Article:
Chris Waters – Class act Jonny Bairstow continues to grow in stature on biggest stage

TOP MAN: England's Jonny Bairstow drives one through the covers in his innings of 52 on the first day of the second Test in Antigua. Picture: Shaun Botterill/Getty Images.
TOP MAN: England's Jonny Bairstow drives one through the covers in his innings of 52 on the first day of the second Test in Antigua. Picture: Shaun Botterill/Getty Images.
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IT WAS transfer deadline day, of course, in shivering England, cold enough that even Harry Redknapp might have baulked at the idea of winding down his car window to talk to reporters.

In sweltering Antigua, where the second Test started at the Sir Vivian Richards Stadium, it might have been tempting to wonder who Joe Root’s side would have tried to sign had there been a transfer market in international cricket.

GONER: Captain Joe Root is caught out for seven by Shai Hope. Picture: Shaun Botterill/Getty Images

GONER: Captain Joe Root is caught out for seven by Shai Hope. Picture: Shaun Botterill/Getty Images

As English wickets fell cheaply again, would they have looked to buy India’s Cheteshwar Pujara, perhaps, a batsman renowned for unfailing patience, or possibly a player of similar ilk in New Zealand’s Kane Williamson?

Or would they have made a cheeky attempt to snap up on a free transfer Geoffrey Boycott of Boston Spa, who, aged 78, could probably still do a better job than many who have been tried and discarded as opening batsmen?

There are undoubtedly players that England would wish to sign in a transfer window: India’s Virat Kohli, for example, would be the equivalent of snapping up Lionel Messi.

But one man that they would definitely not want to part company with is Yorkshire’s Jonny Bairstow, whose presence would be welcomed by any side, such is his increasing stature on the international scene.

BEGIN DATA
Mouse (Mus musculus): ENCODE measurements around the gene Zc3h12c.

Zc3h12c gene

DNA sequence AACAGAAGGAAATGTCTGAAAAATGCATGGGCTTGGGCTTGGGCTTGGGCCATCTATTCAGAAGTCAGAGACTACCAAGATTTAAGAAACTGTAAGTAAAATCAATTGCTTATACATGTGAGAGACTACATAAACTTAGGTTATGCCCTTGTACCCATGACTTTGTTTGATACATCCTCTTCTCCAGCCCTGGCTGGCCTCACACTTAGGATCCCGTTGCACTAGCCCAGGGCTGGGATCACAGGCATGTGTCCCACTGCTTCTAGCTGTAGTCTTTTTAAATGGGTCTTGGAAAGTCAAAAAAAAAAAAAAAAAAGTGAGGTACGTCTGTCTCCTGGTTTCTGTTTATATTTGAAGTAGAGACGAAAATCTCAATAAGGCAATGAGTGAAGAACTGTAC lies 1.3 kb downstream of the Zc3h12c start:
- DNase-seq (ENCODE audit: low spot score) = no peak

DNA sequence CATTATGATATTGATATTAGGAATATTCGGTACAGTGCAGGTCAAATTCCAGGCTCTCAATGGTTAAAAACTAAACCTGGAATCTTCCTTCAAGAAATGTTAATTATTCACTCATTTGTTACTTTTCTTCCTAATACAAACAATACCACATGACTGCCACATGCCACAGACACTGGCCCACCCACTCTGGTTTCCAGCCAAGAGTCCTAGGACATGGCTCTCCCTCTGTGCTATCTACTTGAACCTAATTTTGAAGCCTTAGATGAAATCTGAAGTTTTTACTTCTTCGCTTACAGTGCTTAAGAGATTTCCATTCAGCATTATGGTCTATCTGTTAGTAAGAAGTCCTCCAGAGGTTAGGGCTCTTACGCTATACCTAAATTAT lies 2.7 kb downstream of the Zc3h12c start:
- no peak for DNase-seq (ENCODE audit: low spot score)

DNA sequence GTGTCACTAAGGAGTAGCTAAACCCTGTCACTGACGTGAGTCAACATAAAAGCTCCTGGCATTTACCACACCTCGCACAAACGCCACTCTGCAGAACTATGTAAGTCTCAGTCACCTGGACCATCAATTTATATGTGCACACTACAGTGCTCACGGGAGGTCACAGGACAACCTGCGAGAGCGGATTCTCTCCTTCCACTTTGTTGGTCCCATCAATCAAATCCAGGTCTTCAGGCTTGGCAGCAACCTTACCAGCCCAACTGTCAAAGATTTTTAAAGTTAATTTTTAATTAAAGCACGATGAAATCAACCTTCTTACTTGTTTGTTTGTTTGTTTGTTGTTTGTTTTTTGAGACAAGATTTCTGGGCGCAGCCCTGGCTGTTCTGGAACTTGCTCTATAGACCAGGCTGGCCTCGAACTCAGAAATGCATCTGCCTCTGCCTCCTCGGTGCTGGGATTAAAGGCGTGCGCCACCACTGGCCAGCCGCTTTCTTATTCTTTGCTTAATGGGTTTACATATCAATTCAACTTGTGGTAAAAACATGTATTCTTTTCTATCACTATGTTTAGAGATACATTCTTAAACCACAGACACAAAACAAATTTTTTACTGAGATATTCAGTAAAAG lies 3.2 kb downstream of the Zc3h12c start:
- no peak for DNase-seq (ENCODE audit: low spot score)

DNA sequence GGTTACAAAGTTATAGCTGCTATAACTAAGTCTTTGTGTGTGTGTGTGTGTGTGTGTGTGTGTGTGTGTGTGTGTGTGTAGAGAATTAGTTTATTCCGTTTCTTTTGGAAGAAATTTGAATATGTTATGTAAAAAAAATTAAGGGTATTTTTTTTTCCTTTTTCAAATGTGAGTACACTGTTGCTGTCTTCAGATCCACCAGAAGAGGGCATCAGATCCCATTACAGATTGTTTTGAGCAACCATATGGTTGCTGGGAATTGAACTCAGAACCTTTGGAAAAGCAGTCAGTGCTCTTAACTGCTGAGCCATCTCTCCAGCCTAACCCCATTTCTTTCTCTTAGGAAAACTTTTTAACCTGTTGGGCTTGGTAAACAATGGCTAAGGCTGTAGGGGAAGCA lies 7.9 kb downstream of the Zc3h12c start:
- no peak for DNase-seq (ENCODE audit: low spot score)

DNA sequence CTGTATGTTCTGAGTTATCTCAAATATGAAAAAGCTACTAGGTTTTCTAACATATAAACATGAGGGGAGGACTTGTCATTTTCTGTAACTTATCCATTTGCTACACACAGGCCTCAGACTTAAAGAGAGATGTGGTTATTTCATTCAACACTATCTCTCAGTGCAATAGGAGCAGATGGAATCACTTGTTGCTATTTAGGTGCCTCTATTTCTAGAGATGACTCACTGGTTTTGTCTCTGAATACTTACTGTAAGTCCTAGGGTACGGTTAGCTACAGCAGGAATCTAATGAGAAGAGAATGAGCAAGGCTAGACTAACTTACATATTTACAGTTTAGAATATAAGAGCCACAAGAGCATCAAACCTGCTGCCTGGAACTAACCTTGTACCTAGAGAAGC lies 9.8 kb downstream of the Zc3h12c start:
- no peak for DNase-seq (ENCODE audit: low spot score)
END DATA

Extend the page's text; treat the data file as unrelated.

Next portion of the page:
For some reason, such situations seem to bring the best out of him, as though they only heighten his competitive instinct. Predictably, his top-order colleagues made little contribution.

Chris Waters

On a day of tumbling wickets and soaring temperatures, a day when batting was never easy on a pitch of variable bounce, Bairstow played the standout innings when conditions for batting were at their most difficult.

Under the circumstances, his 52 out of 78-4 at the point of dismissal, out of a final score of 187 to which West Indies replied with 30-0, was outstanding as the ball zipped about on a spicy surface: green, damp, and occasionally volatile.

As he has done so often in Yorkshire colours, albeit from No 4/No 5 with his team in trouble, England’s new No 3 rose to the challenge of a tough situation.

For some reason, such situations seem to bring the best out of him, as though they only heighten his competitive instinct. Predictably, his top-order colleagues made little contribution.

Rory Burns and Joe Denly, the new opening partnership, both played extravagant drives to wide deliveries in the first three overs that could have sent them packing after West Indies won a helpful toss.

Burns survived until the fifth over, whereupon he defended to second slip, and Denly until the 10th, when his maiden Test innings finished when he toe-ended a long hop to the wicketkeeper, trying to cut without foot movement.

The Kent man, who had not opened in a first-class match since 2015, could barely have gone in more wretched fashion after scoring six from 23 balls.

Root could barely have gone in more unfortunate fashion, the England captain getting the most vicious delivery of the day when Alzarri Joseph reared one up from a length that took the glove/bat handle, John Campbell parrying the rebound to Shai Hope in the cordon.

Jos Buttler then tried to knock Jason Holder off his line by walking into a defensive shot that he edged to second slip.

Bairstow counter-attacked thrillingly, striking five boundaries in eight balls at one stage.

He lasted until the second delivery after lunch, lbw on review to Kemar Roach, trying to drive down the ground.

England slipped to 93-6 when Ben Stokes nibbled outside off and was caught behind, West Indies having bowled pretty well, but perhaps not as well as the score might suggest.

In easing conditions as the ball grew soft, conditions in which Bairstow might have taken even more advantage, Moeen Ali and Ben Foakes then added 85 in 28 overs.

Both played well, Moeen achieving the top-score of 60 from 104 balls with eight fours and a six before skying to mid-on, triggering a collapse that saw the last four wickets go for nine runs.

Foakes played-on an attempted pull off Gabriel via his hand and hip, sustaining bruising to the hand in the process that meant Bairstow kept wicket in the closing stages.

Sam Curran was caught in the slips off a lifter and James Anderson bowled making room to leg. Kraigg Brathwaite and Campbell saw out the last 21 overs to leave England facing not deadline day, but D-day.